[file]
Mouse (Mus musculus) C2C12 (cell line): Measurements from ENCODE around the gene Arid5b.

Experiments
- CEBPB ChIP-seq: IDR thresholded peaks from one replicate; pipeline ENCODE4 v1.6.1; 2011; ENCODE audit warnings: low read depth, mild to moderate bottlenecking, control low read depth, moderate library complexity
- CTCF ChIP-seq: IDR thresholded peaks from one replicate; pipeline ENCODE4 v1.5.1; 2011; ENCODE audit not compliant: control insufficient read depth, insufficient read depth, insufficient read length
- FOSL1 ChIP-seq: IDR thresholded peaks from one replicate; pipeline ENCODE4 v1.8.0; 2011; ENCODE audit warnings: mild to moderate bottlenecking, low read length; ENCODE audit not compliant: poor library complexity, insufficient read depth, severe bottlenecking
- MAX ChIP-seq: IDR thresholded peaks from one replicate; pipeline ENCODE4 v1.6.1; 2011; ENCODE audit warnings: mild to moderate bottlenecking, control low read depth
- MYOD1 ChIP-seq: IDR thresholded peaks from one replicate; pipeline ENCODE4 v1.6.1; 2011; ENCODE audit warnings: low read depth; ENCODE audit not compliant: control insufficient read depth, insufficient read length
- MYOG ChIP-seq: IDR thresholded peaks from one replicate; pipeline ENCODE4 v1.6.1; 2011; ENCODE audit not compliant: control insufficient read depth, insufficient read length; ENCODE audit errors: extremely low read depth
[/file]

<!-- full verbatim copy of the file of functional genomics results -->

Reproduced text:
Mouse (Mus musculus) C2C12 (cell line): Measurements from ENCODE around the gene Arid5b.

Experiments
- CEBPB ChIP-seq: IDR thresholded peaks from one replicate; pipeline ENCODE4 v1.6.1; 2011; ENCODE audit warnings: low read depth, mild to moderate bottlenecking, control low read depth, moderate library complexity
- CTCF ChIP-seq: IDR thresholded peaks from one replicate; pipeline ENCODE4 v1.5.1; 2011; ENCODE audit not compliant: control insufficient read depth, insufficient read depth, insufficient read length
- FOSL1 ChIP-seq: IDR thresholded peaks from one replicate; pipeline ENCODE4 v1.8.0; 2011; ENCODE audit warnings: mild to moderate bottlenecking, low read length; ENCODE audit not compliant: poor library complexity, insufficient read depth, severe bottlenecking
- MAX ChIP-seq: IDR thresholded peaks from one replicate; pipeline ENCODE4 v1.6.1; 2011; ENCODE audit warnings: mild to moderate bottlenecking, control low read depth
- MYOD1 ChIP-seq: IDR thresholded peaks from one replicate; pipeline ENCODE4 v1.6.1; 2011; ENCODE audit warnings: low read depth; ENCODE audit not compliant: control insufficient read depth, insufficient read length
- MYOG ChIP-seq: IDR thresholded peaks from one replicate; pipeline ENCODE4 v1.6.1; 2011; ENCODE audit not compliant: control insufficient read depth, insufficient read length; ENCODE audit errors: extremely low read depth